Re: How does it work?

From: J. R. Molloy (
Date: Tue Dec 19 2000 - 22:40:10 MST

How the Brain Knows What It Knows
scientists were given the description of a silicon mouse that could
understand the word "one." Based on a thorough description of the mouse's
nervous system, the challenge was to figure out how the mouse did it. Dr.
Brody said Dr. Hopfield had discovered that something called synchronous
rhythm was the key to solving the puzzle, and they wanted to see if other
scientists would come to the same conclusion.

Sights, sounds, smells, textures and other information flowing into the
brain arrive not all at once but over brief intervals of time, he explained.
For example, a spoken word may have several consonants and vowels that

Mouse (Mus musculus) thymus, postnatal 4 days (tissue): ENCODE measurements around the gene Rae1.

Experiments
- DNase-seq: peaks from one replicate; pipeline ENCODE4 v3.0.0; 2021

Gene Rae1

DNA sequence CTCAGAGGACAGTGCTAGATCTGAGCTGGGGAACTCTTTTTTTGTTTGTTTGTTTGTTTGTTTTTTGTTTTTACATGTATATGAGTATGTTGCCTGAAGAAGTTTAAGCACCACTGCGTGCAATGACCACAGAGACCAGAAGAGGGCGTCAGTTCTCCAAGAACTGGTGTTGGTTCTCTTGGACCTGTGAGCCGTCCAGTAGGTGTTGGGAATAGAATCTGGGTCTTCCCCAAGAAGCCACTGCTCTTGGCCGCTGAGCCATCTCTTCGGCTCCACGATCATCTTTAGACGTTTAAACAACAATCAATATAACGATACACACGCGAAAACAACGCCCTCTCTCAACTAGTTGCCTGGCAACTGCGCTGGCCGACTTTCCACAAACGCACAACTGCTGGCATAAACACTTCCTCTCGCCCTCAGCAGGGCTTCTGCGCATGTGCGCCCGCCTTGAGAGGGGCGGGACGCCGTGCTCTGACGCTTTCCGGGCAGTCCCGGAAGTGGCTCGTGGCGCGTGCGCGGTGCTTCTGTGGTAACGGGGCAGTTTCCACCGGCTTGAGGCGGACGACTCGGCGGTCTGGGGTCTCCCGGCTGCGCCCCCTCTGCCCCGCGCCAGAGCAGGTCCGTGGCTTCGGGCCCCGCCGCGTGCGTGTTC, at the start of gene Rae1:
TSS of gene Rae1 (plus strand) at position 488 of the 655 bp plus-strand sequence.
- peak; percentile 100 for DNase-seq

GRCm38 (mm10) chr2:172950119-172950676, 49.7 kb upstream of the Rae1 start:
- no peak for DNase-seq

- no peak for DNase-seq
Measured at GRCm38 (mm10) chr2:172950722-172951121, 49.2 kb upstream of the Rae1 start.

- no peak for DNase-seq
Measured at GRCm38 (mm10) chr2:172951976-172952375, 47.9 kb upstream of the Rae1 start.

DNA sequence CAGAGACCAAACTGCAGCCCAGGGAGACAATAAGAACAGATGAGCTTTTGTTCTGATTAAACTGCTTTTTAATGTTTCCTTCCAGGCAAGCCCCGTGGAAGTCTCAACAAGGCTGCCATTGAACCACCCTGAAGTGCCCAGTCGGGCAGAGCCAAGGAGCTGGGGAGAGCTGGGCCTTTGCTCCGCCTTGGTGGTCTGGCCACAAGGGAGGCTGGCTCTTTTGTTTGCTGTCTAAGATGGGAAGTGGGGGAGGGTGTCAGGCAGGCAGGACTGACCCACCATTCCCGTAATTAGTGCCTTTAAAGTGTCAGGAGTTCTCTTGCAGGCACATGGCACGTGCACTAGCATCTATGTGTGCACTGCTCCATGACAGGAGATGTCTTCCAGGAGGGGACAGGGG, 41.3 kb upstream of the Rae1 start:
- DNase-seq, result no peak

unfold over a half second, and somehow the brain cells have to bridge this

The brain does this by exploiting the fact that cells involved in
recognizing various aspects of the word produce identical firing patterns,
Dr. Hopfield said. Cells that fire with the same rhythm fall into the same
marching step, as the bits and pieces of the word are comprehended by the
brain. Meanwhile, cells that fire at slightly different rates are not
reinforced and fall out of step. This fundamental synchrony is crucial to
comprehension, he said.


Stay hungry,

--J. R.
3M TA3

 I think I must add "free will" to the list of "consciousness" "phlogiston"
 "vitalism" and "mind" as examples of useless hypotheses.

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